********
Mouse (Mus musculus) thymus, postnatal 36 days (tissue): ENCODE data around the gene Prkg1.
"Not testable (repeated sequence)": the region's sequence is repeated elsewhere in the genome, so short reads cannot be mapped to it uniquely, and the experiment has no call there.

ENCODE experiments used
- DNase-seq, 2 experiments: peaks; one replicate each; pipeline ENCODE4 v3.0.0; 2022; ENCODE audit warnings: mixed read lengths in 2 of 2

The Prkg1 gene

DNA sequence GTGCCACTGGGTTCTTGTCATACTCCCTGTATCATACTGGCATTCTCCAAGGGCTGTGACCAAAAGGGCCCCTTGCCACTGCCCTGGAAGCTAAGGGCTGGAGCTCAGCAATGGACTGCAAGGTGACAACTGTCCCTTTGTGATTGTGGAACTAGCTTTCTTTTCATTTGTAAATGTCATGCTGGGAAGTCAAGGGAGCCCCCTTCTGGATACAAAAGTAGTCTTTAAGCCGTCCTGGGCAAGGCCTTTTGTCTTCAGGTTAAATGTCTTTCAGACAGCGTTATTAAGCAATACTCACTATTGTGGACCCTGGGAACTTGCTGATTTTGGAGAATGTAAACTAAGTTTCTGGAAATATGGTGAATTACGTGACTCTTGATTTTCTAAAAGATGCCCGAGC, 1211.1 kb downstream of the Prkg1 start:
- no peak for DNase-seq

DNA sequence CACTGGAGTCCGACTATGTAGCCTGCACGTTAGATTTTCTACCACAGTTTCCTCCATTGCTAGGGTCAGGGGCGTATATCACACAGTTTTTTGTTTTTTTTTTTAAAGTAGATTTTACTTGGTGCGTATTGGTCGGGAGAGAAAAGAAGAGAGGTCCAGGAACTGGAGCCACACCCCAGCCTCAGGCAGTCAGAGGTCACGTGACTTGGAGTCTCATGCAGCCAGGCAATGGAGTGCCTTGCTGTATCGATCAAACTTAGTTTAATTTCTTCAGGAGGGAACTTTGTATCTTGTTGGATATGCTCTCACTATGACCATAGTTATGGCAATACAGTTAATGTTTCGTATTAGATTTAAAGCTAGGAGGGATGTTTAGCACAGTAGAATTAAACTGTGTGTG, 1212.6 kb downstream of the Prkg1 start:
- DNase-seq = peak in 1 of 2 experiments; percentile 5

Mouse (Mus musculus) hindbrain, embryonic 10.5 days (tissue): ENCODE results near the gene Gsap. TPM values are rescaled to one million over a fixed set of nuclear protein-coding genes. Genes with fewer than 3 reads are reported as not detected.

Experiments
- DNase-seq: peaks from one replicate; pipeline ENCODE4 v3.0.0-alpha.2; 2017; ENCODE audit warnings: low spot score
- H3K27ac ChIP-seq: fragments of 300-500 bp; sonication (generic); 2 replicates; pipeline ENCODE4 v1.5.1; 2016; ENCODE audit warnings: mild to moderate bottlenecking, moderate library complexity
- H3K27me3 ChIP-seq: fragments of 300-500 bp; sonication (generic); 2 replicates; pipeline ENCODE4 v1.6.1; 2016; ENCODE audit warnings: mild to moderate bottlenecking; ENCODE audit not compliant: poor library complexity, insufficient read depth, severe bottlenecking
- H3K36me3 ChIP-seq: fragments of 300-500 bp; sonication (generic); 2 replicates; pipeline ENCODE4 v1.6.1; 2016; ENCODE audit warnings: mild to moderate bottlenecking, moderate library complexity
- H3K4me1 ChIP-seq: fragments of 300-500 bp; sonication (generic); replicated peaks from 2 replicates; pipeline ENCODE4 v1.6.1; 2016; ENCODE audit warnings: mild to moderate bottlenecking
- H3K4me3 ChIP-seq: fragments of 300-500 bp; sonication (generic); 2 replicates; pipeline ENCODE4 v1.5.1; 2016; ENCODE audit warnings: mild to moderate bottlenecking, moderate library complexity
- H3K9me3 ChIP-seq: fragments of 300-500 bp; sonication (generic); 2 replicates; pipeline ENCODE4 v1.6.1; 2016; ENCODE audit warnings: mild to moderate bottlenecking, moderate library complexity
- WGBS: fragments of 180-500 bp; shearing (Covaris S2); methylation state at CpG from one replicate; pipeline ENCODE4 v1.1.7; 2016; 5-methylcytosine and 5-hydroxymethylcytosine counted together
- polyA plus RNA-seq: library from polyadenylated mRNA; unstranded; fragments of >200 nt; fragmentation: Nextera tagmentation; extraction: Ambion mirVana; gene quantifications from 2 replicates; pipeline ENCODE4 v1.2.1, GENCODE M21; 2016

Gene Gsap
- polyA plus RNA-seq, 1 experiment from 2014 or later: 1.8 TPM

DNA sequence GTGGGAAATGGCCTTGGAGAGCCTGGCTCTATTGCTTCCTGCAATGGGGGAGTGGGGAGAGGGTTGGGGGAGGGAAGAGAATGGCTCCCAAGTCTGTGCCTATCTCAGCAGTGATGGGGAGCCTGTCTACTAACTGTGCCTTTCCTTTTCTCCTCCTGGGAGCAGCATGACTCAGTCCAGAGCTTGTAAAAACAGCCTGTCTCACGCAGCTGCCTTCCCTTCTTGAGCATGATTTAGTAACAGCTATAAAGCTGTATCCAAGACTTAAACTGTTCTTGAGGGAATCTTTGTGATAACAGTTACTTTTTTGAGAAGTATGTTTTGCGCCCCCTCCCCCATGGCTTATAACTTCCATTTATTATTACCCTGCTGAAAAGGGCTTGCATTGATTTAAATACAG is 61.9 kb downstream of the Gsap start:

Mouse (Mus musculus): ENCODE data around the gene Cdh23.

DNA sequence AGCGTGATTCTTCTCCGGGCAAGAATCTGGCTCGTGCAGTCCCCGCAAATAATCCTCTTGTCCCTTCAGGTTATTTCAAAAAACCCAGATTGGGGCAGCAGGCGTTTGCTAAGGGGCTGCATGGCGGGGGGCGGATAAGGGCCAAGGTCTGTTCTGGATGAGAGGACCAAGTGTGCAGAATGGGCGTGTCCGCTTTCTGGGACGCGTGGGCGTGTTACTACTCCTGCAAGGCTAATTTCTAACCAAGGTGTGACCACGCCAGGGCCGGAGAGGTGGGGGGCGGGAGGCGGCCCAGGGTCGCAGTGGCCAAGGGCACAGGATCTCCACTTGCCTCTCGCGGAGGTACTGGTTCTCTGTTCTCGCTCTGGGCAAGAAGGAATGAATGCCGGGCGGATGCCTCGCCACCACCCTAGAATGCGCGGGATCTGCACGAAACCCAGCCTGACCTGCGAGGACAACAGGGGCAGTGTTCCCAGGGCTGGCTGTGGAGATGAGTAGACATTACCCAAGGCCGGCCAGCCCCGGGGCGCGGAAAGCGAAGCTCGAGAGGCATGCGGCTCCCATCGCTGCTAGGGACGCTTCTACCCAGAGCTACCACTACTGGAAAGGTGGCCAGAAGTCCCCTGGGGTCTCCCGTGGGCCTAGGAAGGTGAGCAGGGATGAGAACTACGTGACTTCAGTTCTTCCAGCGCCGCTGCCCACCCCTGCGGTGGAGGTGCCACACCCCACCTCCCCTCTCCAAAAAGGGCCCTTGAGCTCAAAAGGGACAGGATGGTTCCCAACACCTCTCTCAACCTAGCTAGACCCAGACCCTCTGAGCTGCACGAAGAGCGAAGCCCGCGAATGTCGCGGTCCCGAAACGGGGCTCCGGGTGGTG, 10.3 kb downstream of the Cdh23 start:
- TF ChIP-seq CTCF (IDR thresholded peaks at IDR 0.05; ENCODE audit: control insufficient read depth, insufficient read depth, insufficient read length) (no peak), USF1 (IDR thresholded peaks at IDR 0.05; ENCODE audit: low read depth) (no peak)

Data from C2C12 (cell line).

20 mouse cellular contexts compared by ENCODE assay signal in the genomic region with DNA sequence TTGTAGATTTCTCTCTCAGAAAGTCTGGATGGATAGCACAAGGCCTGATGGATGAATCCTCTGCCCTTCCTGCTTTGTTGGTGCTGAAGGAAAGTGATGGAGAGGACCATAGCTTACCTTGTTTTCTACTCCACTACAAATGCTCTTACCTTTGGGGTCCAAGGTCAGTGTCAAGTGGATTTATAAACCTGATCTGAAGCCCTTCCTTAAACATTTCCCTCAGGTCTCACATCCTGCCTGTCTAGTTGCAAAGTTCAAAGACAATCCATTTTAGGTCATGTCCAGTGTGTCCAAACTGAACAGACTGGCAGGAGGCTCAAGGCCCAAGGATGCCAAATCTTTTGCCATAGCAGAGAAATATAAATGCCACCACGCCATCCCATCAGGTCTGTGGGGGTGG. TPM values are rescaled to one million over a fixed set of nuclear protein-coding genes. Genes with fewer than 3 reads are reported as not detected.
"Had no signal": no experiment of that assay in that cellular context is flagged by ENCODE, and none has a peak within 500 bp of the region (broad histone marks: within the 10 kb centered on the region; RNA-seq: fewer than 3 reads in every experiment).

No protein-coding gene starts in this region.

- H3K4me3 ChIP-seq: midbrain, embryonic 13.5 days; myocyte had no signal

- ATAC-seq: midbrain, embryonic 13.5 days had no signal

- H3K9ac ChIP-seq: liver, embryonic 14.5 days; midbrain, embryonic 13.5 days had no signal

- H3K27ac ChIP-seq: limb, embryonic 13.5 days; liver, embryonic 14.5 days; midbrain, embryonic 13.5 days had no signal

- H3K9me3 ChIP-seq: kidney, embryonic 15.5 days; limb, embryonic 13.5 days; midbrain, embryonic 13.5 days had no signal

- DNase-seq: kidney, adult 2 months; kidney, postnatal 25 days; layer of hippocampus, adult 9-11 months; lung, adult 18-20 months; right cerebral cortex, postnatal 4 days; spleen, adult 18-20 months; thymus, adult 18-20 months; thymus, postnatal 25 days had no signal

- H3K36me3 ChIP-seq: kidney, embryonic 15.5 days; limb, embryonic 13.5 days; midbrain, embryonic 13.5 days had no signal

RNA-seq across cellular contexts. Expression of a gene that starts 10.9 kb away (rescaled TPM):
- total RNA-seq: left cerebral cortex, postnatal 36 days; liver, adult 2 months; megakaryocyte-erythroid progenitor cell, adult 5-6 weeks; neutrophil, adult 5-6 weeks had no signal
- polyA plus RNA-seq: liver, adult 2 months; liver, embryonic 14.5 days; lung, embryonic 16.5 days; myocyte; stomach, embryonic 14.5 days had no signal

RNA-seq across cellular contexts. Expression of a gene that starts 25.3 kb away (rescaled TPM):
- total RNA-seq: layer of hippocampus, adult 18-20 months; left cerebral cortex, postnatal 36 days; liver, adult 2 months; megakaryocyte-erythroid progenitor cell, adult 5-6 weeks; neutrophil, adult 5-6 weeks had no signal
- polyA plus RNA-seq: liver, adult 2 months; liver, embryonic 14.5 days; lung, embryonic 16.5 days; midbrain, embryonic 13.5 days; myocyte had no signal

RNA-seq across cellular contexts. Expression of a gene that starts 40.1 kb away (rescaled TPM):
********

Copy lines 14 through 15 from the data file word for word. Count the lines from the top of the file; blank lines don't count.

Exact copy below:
- H3K27me3 ChIP-seq: fragments of 300-500 bp; sonication (generic); 2 replicates; pipeline ENCODE4 v1.6.1; 2016; ENCODE audit warnings: mild to moderate bottlenecking; ENCODE audit not compliant: poor library complexity, insufficient read depth, severe bottlenecking
- H3K36me3 ChIP-seq: fragments of 300-500 bp; sonication (generic); 2 replicates; pipeline ENCODE4 v1.6.1; 2016; ENCODE audit warnings: mild to moderate bottlenecking, moderate library complexity